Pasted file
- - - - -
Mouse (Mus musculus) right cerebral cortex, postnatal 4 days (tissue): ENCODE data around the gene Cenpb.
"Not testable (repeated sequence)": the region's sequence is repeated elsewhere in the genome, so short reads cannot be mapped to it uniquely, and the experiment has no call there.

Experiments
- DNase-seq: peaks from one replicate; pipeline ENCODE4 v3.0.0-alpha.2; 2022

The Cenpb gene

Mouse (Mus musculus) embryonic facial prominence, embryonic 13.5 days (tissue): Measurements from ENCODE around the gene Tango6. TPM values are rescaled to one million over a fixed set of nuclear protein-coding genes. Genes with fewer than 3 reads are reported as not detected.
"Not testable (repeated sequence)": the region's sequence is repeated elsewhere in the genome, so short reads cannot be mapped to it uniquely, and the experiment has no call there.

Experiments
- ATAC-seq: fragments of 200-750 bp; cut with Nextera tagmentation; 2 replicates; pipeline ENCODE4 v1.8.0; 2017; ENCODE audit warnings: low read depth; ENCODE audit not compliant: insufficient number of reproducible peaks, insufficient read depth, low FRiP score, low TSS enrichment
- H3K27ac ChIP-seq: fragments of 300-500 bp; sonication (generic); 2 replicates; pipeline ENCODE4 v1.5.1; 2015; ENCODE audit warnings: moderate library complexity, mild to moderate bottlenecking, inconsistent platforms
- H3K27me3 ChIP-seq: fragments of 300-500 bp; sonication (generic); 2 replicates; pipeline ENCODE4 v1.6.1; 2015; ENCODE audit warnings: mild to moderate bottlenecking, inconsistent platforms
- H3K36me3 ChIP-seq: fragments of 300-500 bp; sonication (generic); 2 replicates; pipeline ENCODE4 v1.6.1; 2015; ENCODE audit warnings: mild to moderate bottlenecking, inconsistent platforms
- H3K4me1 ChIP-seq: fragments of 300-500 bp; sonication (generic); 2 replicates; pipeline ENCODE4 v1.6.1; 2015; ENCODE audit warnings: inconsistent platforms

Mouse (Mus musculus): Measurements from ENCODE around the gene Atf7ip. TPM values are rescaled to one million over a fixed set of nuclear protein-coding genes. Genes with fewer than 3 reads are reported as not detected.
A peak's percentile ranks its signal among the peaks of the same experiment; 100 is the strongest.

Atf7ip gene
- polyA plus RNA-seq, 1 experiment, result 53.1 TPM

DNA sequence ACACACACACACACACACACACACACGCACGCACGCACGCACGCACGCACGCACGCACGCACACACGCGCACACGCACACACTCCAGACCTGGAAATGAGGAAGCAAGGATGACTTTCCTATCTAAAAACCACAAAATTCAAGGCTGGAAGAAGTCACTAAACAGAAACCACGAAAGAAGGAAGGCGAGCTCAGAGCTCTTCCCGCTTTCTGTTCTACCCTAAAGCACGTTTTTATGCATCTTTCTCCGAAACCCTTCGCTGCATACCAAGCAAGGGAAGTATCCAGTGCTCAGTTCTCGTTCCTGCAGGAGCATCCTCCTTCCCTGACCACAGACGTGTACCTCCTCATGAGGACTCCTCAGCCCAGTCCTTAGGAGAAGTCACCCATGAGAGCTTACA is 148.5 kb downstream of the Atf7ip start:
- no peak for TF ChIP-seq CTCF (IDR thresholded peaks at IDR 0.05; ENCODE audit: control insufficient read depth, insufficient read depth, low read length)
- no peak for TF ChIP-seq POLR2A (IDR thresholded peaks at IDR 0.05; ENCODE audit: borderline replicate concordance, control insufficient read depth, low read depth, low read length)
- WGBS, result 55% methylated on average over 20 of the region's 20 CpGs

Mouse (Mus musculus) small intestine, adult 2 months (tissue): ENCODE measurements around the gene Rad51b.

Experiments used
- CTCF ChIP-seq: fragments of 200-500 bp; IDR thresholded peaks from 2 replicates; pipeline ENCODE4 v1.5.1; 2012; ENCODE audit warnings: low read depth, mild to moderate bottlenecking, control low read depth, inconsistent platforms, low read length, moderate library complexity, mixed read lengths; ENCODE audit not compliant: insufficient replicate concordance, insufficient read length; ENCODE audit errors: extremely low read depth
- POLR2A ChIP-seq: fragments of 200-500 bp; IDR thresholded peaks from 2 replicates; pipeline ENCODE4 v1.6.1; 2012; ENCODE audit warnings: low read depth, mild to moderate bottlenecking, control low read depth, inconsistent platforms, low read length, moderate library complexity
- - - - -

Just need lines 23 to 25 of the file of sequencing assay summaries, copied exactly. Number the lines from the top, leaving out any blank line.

Experiments used
- CTCF ChIP-seq: fragments of 200-500 bp; IDR thresholded peaks from 2 replicates; pipeline ENCODE4 v1.5.1; 2012; ENCODE audit warnings: low read depth, mild to moderate bottlenecking, control low read depth, inconsistent platforms, low read length, moderate library complexity, mixed read lengths; ENCODE audit not compliant: insufficient replicate concordance, insufficient read length; ENCODE audit errors: extremely low read depth
- POLR2A ChIP-seq: fragments of 200-500 bp; IDR thresholded peaks from 2 replicates; pipeline ENCODE4 v1.6.1; 2012; ENCODE audit warnings: low read depth, mild to moderate bottlenecking, control low read depth, inconsistent platforms, low read length, moderate library complexity